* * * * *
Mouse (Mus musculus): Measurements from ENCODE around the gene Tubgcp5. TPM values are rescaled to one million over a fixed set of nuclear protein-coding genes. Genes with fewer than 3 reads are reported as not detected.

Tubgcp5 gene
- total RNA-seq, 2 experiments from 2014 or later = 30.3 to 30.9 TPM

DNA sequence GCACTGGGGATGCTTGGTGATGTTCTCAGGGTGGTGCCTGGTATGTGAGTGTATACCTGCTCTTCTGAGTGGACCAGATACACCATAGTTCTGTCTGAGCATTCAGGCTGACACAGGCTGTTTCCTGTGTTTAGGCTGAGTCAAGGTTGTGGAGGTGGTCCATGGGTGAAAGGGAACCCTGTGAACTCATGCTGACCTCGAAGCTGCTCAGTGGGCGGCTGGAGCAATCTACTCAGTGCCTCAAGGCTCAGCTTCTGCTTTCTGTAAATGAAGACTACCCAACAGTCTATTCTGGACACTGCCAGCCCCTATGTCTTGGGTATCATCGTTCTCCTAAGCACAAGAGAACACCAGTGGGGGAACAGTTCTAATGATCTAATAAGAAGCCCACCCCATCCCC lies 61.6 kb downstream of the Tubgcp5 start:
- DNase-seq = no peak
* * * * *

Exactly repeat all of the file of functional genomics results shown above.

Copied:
Mouse (Mus musculus): Measurements from ENCODE around the gene Tubgcp5. TPM values are rescaled to one million over a fixed set of nuclear protein-coding genes. Genes with fewer than 3 reads are reported as not detected.

Tubgcp5 gene
- total RNA-seq, 2 experiments from 2014 or later = 30.3 to 30.9 TPM

DNA sequence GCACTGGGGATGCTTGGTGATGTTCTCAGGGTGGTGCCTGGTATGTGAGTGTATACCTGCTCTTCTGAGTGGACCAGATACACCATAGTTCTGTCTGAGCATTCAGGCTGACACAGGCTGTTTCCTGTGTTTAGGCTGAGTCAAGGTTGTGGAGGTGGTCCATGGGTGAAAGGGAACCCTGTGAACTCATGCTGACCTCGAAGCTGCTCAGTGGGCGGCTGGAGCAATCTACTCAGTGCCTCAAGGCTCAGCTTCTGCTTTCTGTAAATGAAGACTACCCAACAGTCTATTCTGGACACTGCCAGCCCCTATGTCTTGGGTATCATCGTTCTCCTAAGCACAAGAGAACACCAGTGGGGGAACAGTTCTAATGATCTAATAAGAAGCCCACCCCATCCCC lies 61.6 kb downstream of the Tubgcp5 start:
- DNase-seq = no peak